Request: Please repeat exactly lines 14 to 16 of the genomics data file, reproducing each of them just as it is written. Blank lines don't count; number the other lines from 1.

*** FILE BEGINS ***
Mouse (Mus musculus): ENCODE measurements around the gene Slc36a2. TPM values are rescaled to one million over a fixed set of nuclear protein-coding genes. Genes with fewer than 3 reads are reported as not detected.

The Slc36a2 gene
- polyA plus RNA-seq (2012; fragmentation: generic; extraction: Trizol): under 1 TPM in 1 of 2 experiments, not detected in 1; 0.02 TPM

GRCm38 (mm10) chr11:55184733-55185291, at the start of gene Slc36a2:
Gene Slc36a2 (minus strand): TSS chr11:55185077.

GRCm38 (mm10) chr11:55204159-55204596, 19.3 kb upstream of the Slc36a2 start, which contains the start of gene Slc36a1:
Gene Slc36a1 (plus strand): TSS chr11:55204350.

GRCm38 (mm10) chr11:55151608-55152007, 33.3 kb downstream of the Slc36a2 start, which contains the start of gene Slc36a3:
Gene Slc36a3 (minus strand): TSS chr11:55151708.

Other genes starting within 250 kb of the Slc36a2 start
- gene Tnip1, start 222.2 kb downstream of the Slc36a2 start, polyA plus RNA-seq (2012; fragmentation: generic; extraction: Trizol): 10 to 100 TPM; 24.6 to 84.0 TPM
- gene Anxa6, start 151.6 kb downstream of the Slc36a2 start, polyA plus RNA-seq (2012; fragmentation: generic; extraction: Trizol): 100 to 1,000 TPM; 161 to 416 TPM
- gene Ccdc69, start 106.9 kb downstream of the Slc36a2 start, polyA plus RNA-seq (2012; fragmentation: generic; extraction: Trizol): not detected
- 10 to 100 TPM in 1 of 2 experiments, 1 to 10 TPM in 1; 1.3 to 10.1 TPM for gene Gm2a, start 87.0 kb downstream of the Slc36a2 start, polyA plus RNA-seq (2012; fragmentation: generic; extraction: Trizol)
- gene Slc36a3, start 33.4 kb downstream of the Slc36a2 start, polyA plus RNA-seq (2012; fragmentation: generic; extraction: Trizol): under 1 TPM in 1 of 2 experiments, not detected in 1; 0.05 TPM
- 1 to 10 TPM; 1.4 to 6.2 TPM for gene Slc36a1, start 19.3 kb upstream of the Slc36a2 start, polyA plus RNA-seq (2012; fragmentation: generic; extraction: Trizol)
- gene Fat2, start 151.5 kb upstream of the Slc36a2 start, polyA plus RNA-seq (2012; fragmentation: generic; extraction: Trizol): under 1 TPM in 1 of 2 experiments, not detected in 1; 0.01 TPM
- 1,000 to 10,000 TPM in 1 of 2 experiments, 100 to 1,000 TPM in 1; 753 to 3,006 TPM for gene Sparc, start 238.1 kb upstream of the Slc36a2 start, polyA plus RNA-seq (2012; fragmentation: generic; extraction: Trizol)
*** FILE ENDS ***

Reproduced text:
- 10 to 100 TPM in 1 of 2 experiments, 1 to 10 TPM in 1; 1.3 to 10.1 TPM for gene Gm2a, start 87.0 kb downstream of the Slc36a2 start, polyA plus RNA-seq (2012; fragmentation: generic; extraction: Trizol)
- gene Slc36a3, start 33.4 kb downstream of the Slc36a2 start, polyA plus RNA-seq (2012; fragmentation: generic; extraction: Trizol): under 1 TPM in 1 of 2 experiments, not detected in 1; 0.05 TPM
- 1 to 10 TPM; 1.4 to 6.2 TPM for gene Slc36a1, start 19.3 kb upstream of the Slc36a2 start, polyA plus RNA-seq (2012; fragmentation: generic; extraction: Trizol)